Posts Tagged ‘permanent retirement requirements’

Retirement Gypsies, Idaho

Many retirees have fled California for the “potato” state of Idaho. As I had discussed previously, the government of the District of Columbia publishes a study comparing the total tax ramifications for the largest city in each state. They take into account such items as: state tax, sales tax, gas tax, tobacco tax, income taxes and property tax. It then ranks each state by the highest overall taxes paid to the least. On page 18 of the 2011 study, the estimated percentage burden, of major taxes, for a hypothetical family of three making $75,000, was 8.8% in Boise, Idaho. To give you a comparison, the highest city and State was Bridgeport, Connecticut with a total tax burden for the same family at 21.5%. The lowest was Cheyenne, Wyoming at 3.1%. This placed Boise, Idaho at the 31st highest tax burden state. Not bad.

Idaho does have income, sales/use tax and property taxes. Generally, all income received by an Idaho resident, regardless of the source, is subject to Idaho income tax.  Idaho does not tax social security benefits, benefits paid by the Railroad Retirement Board or Canadian social security benefits (OAS or CPP). 

 Taxes aside, I made my first stop in Twin Falls, Idaho. Upon stepping from my car, I detected a slight “cow” aroma. Since their economy is agriculturally based, I guess this is to be expected. Claiming to be the “Base Jumping Capital” of the nation , this is a rapidly growing city in South central-Idaho. Their climate averages 34F. in Jan to 85F. in July. Low temperatures are often below freezing from Dec. through March. Twin Falls, like other desert communities, does experience fast moving electrical storms. Their 3 great recreational and tourists areas are the Sawtooth Mountains, Shoshone Falls and the Perrine Bridge area.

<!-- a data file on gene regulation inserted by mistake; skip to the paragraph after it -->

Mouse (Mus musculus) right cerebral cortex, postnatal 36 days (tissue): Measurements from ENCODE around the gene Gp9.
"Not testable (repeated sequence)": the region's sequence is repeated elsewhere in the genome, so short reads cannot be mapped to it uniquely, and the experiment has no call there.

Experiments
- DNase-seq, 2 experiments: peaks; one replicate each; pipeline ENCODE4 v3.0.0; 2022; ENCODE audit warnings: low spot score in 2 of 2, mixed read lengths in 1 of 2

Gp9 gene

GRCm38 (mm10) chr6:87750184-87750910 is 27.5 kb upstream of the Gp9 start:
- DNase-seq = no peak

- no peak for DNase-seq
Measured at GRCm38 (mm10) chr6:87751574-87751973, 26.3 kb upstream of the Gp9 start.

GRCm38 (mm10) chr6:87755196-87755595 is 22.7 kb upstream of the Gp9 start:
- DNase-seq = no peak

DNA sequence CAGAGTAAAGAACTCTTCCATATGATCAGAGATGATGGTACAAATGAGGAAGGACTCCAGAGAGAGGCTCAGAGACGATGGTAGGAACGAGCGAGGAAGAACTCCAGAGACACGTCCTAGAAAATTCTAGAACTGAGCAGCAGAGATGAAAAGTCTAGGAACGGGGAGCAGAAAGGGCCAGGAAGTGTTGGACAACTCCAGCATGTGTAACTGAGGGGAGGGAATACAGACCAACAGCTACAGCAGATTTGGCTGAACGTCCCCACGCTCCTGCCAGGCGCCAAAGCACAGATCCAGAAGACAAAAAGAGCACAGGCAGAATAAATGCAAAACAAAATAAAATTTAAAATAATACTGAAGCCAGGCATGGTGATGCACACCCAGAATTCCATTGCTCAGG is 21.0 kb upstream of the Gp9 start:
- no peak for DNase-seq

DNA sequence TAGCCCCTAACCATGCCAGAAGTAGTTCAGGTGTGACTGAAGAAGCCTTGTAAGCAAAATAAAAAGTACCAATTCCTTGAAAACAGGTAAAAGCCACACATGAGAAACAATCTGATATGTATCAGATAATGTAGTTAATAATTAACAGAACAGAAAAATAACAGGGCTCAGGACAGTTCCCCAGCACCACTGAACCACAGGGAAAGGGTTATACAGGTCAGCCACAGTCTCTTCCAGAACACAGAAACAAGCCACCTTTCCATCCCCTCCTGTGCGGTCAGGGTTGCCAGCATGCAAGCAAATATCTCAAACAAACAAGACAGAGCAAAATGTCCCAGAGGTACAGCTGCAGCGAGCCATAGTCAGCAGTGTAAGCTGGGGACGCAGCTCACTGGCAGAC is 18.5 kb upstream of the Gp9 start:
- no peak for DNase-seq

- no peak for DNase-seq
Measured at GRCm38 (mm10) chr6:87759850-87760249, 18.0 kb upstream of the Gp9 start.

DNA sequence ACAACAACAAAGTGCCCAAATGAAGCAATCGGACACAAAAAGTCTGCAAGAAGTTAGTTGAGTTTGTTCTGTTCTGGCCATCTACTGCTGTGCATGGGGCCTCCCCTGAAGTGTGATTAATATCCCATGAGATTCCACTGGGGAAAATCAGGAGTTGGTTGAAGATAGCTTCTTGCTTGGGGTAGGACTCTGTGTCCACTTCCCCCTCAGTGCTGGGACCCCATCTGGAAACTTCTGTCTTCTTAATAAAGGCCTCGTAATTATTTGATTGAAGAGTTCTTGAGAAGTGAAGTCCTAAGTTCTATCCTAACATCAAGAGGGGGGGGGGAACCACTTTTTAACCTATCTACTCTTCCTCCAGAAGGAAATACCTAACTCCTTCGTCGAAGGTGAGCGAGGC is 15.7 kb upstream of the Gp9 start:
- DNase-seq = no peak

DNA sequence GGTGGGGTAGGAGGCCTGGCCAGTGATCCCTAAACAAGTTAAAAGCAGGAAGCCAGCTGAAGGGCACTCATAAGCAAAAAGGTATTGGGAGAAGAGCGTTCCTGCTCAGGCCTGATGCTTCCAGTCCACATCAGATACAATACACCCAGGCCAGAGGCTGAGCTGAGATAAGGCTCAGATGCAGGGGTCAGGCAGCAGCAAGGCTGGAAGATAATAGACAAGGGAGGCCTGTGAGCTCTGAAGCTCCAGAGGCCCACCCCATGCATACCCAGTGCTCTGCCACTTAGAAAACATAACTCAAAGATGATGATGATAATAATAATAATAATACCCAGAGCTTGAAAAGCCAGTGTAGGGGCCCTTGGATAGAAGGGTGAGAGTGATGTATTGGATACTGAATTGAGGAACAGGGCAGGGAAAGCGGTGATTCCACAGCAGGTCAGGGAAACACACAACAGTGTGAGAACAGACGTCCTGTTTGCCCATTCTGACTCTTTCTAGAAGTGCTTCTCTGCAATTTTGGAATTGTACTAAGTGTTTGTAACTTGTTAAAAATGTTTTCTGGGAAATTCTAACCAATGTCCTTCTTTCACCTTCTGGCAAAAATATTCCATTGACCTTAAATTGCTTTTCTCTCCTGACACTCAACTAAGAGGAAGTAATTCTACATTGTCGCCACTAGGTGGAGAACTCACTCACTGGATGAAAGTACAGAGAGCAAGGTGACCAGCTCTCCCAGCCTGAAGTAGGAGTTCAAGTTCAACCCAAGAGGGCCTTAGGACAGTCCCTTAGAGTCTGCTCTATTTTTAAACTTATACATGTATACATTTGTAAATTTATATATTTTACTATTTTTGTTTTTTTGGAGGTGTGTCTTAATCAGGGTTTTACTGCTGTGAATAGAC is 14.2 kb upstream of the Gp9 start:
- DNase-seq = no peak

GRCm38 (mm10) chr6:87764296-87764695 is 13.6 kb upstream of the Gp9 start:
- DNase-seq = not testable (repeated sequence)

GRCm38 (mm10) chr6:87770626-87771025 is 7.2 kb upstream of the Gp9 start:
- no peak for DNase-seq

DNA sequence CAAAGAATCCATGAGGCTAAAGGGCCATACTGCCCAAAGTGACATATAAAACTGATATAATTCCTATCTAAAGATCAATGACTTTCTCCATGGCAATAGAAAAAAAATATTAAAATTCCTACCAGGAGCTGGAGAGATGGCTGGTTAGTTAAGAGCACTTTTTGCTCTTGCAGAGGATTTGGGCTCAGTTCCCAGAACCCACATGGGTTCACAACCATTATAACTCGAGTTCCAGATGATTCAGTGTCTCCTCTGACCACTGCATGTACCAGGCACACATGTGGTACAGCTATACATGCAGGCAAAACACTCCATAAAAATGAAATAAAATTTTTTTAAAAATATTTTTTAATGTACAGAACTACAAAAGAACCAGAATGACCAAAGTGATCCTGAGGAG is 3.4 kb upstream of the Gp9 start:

Housing in Twins Falls, was priced well, compared to the Bay area. The current average listing price for a home is $209,531 and climbing. In touring some neighborhoods, I found many beautiful, newly constructed homes, below $300,000. A gallon of gas was $3.56, a gallon of milk was$2.99 and a dozen eggs ran $2.09.

In the spring of 2011, they did open a new hospital which is always high on my list of must haves for a permanent retirement location. The College of Southern Idaho, a large junior college, is located here as well. Twin falls also has a full orchestra Symphony and operatic productions at the Idaho Falls Opera Theater.  Twin Falls offers all the conveniences of a mid-sized city. Venturing out into the public, I asked two local mid- aged men what they thought of their fair town.

Both agreed that the town was excellent for children up to the age of twelve but when they reached high school  the kids seemed to lack  activities. They also agreed that this was the same for retirees. Unless you loved hunting and fishing, and the small town atmosphere, this was not a place that offered much for these two age groups. Both men were avid hunters and naturally said they would never move.

As for me, Twin Falls, meets many of my retirement requirements: Affordable housing, reduced taxes,  a college community, a quality hospital, a regional airport, cultural venues and outdoor activities. Where it seems to fall short is in having months of winter weather and the distance from other diverse communities and activities.



be found on City Data’s site.

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